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Cutting a Swath on the Sunset Strip

Katana, a new venture from the Sushi Roku guys, isn't your typical Japanese restaurant.

January 10, 2002|LESLEE KOMAIKO | SPECIAL TO THE TIMES

Angelenos, particularly hip, young Angelenos, don't yet know it, but soon they'll probably want to check out Katana. Certainly that's what Lee Maen, Michael Cardenas, Philip Cummins and Craig Katz, the guys behind Katana, which opens Friday night, are banking on.

The team does have some history with hip, having launched three Sushi Rokus and, more recently, Balboa, the steakhouse at the Grafton hotel. All are restaurants known not only for excellent food and service but also for their beautiful clientele and the palpable sexiness of the scene.

"This is a no-brainer," says Merrill Shindler, co-editor of the Los Angeles Zagat Survey and host of "Feed Your Face" on KLSX-FM (97.1). "Look at their track record. My God, look at the location. Look at how the Sunset Strip with its miserable parking has turned into such a hot destination with Asia de Cuba and the Standard and the House of Blues."

In the midst of it is Katana (which means "samurai sword"), housed in the Piazza del Sol, a gorgeous 1920s Mediterranean building on the Strip, also home to Miramax Films. (For the record, Miramax signed its lease after the restaurateurs.) Though technically a Japanese restaurant, nothing about it feels typical. Nor is it a carbon copy of Sushi Roku.

To enter, patrons ascend a dramatic staircase, walk past two fountains designed to look like part of the original construction, through an antique finished steel door and into a dimly lighted lounge area. The focal point of the room, aside from the sure-to-be-pretty hostesses aglow in candlelight, is the chunky concrete bar with its varied levels, wacky angles and protrusions. Clearly interior designer Dodd Mitchell, who also did the Sushi Rokus, Linq restaurant and the Santa Monica bar Voda, was the kid who wanted to put the circle in the square.

Even without the crowds, there's plenty of eye candy. One wall in the lounge is covered with thousands of tightly packed knobs that turn out to be railroad ties. (Only after their installation did the partners realize that a coin tossed at the top of the wall creates a pleasant pachinko-like tinkling as it tumbles down.) A niche in another wall features a cluster of candle-filled, giant test tubes suspended from the ceiling. These turn up again in the main dining room, which is divided into several areas but retains an open feel.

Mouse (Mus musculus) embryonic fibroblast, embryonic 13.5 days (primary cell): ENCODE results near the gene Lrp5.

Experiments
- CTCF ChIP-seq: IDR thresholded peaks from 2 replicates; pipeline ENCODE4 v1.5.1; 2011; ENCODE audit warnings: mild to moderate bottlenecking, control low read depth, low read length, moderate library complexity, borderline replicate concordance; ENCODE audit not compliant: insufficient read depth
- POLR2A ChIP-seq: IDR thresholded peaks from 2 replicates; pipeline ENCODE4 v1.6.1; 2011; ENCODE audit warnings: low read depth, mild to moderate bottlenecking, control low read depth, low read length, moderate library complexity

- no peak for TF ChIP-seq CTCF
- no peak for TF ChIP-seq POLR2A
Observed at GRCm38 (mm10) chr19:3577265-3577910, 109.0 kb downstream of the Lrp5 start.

Front and center is the robata counter. Here, a variety of raw seafood, meats and vegetables will be displayed on ice under glass. After diners make their selection, they can watch the robata chefs skewer, then cook their orders over an open flame fueled by imported Japanese charcoal.

Along the same wall is the sushi counter. Both the robata and sushi counters were fashioned from a 600-year-old redwood tree the owners are quick to point out was already felled when they bought it from the Forest Service. The dining room tables were made from the same tree.

Going for an 'Entire Entertainment Experience'

When they talk about the look and feel of their restaurants, Maen, Cardenas and Cummins refer often to theater and film. "We create a play," says Cummins, "an entire entertainment experience." This is definitely the case with the semi-enclosed space known as the tea room. The gentle name doesn't really fit the steel tent, which looks more like a stylish S&M venue or music video set, with its sliding metal screens and tentacled chandelier.

In keeping with the "play," lighting throughout the restaurant is high drama. People will look good. Then again, the people who frequent the Sushi Rokus and Balboa, and probably Katana, look good to start with. This is an appearance-conscious crowd. They work out. They shop at Barney's and Fred Segal, slum at Banana Republic. They are lawyers, entrepreneurs and designers. Many are industry types: young agents, directors, producers, actors. "The entertainment industry is our meat and potatoes," says Cardenas. The guys insist, however, that they don't actively pursue this business.

Time has been spent on getting the details right. Staff will wear custom, Japanese-style shirts and aprons. Robata items will be served on wood paddles reminiscent of the oars used by Japanese fishermen, who made famous this cooking style.

There's a sake cart for the 40-plus sakes on the menu, which a sake sommelier will wheel through the dining room. And for those who judge a restaurant by its restrooms: walls of luminescent gold leaf.

None of the owners seems especially worried about the competition. Miyagi, for example, the three-story sushi bar a couple blocks to the east, has a "completely different clientele," says Maen, a more collegiate crowd. Nor are the four concerned about competing with themselves. Which they might be.

After all, Balboa is directly across the street. But Balboa serves steak and lobster and Caesar salad. And Sushi Roku, particularly the West Hollywood location, can't accommodate all the callers who want to score a table.

"These guys will do great," Shindler predicts. "They can live for five years on the buzz alone."

*

Katana, Sundays-Thursdays, 5:30 p.m.-1 a.m.; Fridays and Saturdays, 5:30 p.m.-2 a.m. 8439 W. Sunset Blvd. (Piazza del Sol building), West Hollywood. (323) 650-8585.

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